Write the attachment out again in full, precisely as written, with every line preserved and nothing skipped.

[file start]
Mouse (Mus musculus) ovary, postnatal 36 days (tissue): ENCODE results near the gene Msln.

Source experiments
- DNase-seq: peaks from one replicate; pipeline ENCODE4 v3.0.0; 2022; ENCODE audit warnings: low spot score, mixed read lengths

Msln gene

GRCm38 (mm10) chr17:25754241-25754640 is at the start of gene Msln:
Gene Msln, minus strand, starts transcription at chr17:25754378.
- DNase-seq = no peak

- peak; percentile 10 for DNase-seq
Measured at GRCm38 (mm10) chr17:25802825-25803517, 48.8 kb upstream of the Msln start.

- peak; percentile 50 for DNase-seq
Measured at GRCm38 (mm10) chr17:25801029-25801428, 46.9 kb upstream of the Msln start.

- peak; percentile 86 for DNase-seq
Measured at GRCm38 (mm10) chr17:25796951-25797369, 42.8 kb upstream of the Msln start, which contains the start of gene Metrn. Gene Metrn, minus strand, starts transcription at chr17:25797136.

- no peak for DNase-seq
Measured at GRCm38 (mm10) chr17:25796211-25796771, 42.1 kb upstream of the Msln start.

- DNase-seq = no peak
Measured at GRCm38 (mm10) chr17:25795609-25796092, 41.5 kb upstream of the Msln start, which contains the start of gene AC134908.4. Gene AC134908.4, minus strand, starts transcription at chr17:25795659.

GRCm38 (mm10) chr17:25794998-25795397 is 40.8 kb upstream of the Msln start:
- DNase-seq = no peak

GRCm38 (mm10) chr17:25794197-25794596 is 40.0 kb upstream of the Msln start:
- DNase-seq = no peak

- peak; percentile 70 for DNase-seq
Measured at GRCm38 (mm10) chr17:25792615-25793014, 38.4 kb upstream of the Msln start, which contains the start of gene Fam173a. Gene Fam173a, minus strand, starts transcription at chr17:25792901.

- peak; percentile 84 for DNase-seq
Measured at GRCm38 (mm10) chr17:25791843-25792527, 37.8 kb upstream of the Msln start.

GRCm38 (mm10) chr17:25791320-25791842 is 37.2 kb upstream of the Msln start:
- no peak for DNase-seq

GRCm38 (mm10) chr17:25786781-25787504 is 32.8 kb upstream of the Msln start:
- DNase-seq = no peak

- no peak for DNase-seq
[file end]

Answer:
Mouse (Mus musculus) ovary, postnatal 36 days (tissue): ENCODE results near the gene Msln.

Source experiments
- DNase-seq: peaks from one replicate; pipeline ENCODE4 v3.0.0; 2022; ENCODE audit warnings: low spot score, mixed read lengths

Msln gene

GRCm38 (mm10) chr17:25754241-25754640 is at the start of gene Msln:
Gene Msln, minus strand, starts transcription at chr17:25754378.
- DNase-seq = no peak

- peak; percentile 10 for DNase-seq
Measured at GRCm38 (mm10) chr17:25802825-25803517, 48.8 kb upstream of the Msln start.

- peak; percentile 50 for DNase-seq
Measured at GRCm38 (mm10) chr17:25801029-25801428, 46.9 kb upstream of the Msln start.

- peak; percentile 86 for DNase-seq
Measured at GRCm38 (mm10) chr17:25796951-25797369, 42.8 kb upstream of the Msln start, which contains the start of gene Metrn. Gene Metrn, minus strand, starts transcription at chr17:25797136.

- no peak for DNase-seq
Measured at GRCm38 (mm10) chr17:25796211-25796771, 42.1 kb upstream of the Msln start.

- DNase-seq = no peak
Measured at GRCm38 (mm10) chr17:25795609-25796092, 41.5 kb upstream of the Msln start, which contains the start of gene AC134908.4. Gene AC134908.4, minus strand, starts transcription at chr17:25795659.

GRCm38 (mm10) chr17:25794998-25795397 is 40.8 kb upstream of the Msln start:
- DNase-seq = no peak

GRCm38 (mm10) chr17:25794197-25794596 is 40.0 kb upstream of the Msln start:
- DNase-seq = no peak

- peak; percentile 70 for DNase-seq
Measured at GRCm38 (mm10) chr17:25792615-25793014, 38.4 kb upstream of the Msln start, which contains the start of gene Fam173a. Gene Fam173a, minus strand, starts transcription at chr17:25792901.

- peak; percentile 84 for DNase-seq
Measured at GRCm38 (mm10) chr17:25791843-25792527, 37.8 kb upstream of the Msln start.

GRCm38 (mm10) chr17:25791320-25791842 is 37.2 kb upstream of the Msln start:
- no peak for DNase-seq

GRCm38 (mm10) chr17:25786781-25787504 is 32.8 kb upstream of the Msln start:
- DNase-seq = no peak

- no peak for DNase-seq